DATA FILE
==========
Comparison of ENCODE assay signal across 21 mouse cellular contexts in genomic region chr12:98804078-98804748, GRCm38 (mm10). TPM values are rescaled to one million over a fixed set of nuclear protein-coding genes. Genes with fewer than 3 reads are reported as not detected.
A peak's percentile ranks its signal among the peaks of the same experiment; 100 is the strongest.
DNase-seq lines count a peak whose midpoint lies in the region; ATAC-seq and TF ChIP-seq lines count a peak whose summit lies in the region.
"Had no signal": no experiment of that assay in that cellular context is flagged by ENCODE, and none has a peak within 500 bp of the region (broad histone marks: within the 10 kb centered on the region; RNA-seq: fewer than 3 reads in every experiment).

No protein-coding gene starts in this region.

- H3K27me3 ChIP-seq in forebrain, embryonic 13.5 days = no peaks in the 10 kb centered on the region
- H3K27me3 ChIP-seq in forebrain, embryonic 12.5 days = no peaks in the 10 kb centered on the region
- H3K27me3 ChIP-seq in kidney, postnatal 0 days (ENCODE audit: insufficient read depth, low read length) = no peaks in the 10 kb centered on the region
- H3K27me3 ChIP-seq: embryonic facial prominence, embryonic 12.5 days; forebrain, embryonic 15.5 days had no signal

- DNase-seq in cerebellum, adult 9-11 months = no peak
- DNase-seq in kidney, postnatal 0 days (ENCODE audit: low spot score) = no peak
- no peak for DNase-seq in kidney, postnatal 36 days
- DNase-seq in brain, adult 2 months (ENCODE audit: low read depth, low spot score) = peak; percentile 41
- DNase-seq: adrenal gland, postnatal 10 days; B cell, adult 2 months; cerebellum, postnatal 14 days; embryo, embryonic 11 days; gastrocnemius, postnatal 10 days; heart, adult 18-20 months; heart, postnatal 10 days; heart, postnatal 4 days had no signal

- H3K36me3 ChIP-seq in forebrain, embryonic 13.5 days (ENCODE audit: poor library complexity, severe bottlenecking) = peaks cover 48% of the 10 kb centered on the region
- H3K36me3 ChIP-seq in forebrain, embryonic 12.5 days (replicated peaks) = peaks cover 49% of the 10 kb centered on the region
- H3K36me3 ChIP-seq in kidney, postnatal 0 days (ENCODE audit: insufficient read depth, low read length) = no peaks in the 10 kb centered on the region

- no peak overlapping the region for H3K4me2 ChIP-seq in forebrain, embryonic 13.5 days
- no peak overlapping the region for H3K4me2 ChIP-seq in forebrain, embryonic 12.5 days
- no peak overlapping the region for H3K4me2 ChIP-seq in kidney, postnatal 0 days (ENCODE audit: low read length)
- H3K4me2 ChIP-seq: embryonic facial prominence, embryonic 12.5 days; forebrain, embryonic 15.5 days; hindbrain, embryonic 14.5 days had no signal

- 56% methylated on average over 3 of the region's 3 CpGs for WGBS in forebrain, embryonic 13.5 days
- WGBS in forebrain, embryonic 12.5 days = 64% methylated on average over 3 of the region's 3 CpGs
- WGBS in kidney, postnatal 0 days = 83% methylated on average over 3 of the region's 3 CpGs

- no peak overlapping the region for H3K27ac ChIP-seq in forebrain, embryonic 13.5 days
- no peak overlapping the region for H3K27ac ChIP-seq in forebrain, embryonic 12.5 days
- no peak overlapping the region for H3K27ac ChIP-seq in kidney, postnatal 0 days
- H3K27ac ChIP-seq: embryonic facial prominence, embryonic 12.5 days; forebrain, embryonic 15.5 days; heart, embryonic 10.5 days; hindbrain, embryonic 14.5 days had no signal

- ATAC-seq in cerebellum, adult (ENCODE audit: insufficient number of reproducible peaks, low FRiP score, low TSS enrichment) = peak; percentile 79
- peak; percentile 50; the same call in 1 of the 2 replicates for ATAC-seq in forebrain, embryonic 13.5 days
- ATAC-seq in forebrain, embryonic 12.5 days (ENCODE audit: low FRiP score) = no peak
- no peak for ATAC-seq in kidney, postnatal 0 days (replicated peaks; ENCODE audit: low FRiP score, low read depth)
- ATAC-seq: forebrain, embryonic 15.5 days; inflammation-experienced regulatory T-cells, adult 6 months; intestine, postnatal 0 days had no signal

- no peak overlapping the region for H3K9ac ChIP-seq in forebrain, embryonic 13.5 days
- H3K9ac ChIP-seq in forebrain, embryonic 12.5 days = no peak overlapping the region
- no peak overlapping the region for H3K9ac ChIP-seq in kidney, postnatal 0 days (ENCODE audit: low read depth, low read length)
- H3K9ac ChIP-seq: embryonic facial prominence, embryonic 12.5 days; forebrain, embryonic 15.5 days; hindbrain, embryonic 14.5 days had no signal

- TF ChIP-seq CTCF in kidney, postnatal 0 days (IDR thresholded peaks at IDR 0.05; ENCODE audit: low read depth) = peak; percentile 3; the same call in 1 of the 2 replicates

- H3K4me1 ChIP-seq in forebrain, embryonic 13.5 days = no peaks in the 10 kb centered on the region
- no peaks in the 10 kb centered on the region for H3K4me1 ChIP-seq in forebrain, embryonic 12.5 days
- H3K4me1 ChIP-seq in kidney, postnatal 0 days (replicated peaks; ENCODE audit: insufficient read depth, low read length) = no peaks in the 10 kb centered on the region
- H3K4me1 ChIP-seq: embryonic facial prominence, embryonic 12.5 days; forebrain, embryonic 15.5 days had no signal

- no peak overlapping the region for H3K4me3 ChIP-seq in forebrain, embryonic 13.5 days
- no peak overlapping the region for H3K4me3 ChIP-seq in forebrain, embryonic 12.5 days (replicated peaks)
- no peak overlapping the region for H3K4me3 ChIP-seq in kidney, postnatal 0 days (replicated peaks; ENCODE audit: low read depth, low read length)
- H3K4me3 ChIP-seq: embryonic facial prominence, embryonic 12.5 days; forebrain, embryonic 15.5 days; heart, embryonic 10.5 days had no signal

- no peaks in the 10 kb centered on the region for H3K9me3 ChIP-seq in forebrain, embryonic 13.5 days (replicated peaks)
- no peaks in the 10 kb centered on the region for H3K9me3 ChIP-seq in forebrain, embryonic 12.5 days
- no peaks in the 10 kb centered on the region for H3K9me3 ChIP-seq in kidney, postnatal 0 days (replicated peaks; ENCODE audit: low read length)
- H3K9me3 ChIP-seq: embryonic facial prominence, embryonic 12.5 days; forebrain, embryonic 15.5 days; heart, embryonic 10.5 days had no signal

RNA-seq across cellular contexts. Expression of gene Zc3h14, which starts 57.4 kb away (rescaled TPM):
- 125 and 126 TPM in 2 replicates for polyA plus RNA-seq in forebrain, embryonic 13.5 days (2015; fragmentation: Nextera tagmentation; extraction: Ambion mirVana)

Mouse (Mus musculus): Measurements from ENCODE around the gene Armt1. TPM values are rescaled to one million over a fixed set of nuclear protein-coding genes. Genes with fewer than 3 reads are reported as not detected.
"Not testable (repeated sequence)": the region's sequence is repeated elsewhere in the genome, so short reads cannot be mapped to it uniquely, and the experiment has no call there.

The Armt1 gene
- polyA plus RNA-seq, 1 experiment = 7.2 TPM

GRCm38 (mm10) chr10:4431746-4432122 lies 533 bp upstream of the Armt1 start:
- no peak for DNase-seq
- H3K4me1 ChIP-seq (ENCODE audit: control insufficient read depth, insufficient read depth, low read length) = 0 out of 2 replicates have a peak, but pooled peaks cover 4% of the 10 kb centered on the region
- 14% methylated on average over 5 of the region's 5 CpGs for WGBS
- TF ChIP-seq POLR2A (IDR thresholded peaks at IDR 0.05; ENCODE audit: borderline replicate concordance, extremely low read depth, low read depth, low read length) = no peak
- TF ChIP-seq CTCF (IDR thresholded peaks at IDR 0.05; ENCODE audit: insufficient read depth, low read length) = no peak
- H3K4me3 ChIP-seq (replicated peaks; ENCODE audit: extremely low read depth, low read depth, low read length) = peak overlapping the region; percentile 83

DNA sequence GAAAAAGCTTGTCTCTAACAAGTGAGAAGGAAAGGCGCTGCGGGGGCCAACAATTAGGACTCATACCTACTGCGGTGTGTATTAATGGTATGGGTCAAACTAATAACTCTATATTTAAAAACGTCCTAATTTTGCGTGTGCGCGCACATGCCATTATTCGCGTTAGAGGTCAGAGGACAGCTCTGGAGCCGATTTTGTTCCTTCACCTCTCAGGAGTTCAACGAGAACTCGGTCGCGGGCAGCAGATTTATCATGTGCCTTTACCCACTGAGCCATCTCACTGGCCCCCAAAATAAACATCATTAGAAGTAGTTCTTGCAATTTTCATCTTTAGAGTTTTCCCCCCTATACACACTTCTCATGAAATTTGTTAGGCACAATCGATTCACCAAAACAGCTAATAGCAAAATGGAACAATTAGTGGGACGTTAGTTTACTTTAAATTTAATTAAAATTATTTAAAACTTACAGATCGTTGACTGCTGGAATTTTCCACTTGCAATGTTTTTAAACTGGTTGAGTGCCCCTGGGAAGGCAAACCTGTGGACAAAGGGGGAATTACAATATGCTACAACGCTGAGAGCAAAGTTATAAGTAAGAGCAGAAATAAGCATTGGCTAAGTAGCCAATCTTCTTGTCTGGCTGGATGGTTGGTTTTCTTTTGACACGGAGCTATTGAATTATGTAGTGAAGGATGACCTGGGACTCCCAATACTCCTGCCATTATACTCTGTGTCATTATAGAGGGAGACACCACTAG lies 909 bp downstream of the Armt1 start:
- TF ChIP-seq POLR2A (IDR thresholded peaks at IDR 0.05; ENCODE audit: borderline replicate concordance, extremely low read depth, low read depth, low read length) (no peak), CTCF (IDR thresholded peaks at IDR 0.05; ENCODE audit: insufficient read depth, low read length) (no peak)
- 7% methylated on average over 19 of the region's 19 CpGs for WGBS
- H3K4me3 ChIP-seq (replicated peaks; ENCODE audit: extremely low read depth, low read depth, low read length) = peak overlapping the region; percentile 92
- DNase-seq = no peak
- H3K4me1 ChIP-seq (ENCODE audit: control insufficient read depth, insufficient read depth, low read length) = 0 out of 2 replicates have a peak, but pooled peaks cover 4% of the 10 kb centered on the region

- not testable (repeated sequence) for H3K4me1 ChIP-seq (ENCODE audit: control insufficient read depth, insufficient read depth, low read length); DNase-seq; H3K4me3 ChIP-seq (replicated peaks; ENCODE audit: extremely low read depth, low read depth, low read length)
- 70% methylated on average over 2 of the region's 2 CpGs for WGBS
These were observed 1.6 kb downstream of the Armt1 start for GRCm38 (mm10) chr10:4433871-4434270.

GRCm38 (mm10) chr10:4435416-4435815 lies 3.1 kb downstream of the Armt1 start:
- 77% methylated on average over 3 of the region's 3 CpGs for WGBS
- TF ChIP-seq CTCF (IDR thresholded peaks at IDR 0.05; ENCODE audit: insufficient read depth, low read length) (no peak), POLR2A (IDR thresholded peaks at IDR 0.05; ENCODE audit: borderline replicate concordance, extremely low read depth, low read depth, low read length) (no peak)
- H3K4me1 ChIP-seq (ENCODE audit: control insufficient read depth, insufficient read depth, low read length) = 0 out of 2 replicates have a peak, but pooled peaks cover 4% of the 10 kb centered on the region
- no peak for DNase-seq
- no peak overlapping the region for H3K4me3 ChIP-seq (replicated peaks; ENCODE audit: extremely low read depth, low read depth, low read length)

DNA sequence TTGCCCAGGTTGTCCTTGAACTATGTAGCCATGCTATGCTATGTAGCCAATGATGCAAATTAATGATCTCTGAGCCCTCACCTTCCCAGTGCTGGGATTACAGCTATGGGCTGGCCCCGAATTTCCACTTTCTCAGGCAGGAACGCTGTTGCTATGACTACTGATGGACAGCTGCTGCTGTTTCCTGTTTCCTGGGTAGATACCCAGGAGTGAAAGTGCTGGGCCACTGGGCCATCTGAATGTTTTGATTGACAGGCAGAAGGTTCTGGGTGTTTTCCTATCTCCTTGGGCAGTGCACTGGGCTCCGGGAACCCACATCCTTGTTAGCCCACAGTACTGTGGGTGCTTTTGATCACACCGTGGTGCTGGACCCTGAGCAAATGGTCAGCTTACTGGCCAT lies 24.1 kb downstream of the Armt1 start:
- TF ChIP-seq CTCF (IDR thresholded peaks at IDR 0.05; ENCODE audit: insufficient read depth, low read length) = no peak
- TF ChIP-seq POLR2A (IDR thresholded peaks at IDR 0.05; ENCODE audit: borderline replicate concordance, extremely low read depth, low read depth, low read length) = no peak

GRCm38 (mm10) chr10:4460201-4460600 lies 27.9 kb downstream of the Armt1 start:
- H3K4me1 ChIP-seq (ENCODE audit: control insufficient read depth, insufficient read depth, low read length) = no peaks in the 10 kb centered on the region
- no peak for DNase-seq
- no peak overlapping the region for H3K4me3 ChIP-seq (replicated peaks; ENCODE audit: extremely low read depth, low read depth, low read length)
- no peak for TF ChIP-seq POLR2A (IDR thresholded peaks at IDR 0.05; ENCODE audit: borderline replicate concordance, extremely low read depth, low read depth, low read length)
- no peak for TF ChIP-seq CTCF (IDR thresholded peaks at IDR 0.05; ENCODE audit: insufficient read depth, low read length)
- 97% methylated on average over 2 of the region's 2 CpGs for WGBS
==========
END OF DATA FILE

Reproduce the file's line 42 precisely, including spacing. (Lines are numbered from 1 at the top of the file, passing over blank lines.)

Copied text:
- H3K4me1 ChIP-seq: embryonic facial prominence, embryonic 12.5 days; forebrain, embryonic 15.5 days had no signal